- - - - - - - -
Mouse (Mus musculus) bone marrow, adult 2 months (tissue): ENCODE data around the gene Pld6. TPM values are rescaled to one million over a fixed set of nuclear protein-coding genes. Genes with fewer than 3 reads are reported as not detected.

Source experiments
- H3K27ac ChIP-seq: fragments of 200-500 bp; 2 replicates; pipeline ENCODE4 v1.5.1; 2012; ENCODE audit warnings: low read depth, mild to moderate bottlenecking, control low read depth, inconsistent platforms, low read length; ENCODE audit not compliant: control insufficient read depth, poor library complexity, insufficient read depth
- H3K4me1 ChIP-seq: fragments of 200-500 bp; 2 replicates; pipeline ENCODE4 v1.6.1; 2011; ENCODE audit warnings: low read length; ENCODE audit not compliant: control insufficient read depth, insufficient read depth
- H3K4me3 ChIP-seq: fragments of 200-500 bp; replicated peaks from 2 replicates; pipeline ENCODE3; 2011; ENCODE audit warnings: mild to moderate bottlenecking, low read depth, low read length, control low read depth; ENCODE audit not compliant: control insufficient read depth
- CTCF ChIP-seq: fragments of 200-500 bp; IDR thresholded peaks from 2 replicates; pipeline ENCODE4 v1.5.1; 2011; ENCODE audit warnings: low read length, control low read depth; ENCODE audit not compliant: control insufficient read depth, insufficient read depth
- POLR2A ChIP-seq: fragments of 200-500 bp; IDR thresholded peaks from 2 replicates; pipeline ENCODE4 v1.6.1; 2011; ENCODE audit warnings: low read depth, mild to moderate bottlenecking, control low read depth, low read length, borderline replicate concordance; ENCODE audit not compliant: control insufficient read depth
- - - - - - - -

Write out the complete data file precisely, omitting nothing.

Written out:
Mouse (Mus musculus) bone marrow, adult 2 months (tissue): ENCODE data around the gene Pld6. TPM values are rescaled to one million over a fixed set of nuclear protein-coding genes. Genes with fewer than 3 reads are reported as not detected.

Source experiments
- H3K27ac ChIP-seq: fragments of 200-500 bp; 2 replicates; pipeline ENCODE4 v1.5.1; 2012; ENCODE audit warnings: low read depth, mild to moderate bottlenecking, control low read depth, inconsistent platforms, low read length; ENCODE audit not compliant: control insufficient read depth, poor library complexity, insufficient read depth
- H3K4me1 ChIP-seq: fragments of 200-500 bp; 2 replicates; pipeline ENCODE4 v1.6.1; 2011; ENCODE audit warnings: low read length; ENCODE audit not compliant: control insufficient read depth, insufficient read depth
- H3K4me3 ChIP-seq: fragments of 200-500 bp; replicated peaks from 2 replicates; pipeline ENCODE3; 2011; ENCODE audit warnings: mild to moderate bottlenecking, low read depth, low read length, control low read depth; ENCODE audit not compliant: control insufficient read depth
- CTCF ChIP-seq: fragments of 200-500 bp; IDR thresholded peaks from 2 replicates; pipeline ENCODE4 v1.5.1; 2011; ENCODE audit warnings: low read length, control low read depth; ENCODE audit not compliant: control insufficient read depth, insufficient read depth
- POLR2A ChIP-seq: fragments of 200-500 bp; IDR thresholded peaks from 2 replicates; pipeline ENCODE4 v1.6.1; 2011; ENCODE audit warnings: low read depth, mild to moderate bottlenecking, control low read depth, low read length, borderline replicate concordance; ENCODE audit not compliant: control insufficient read depth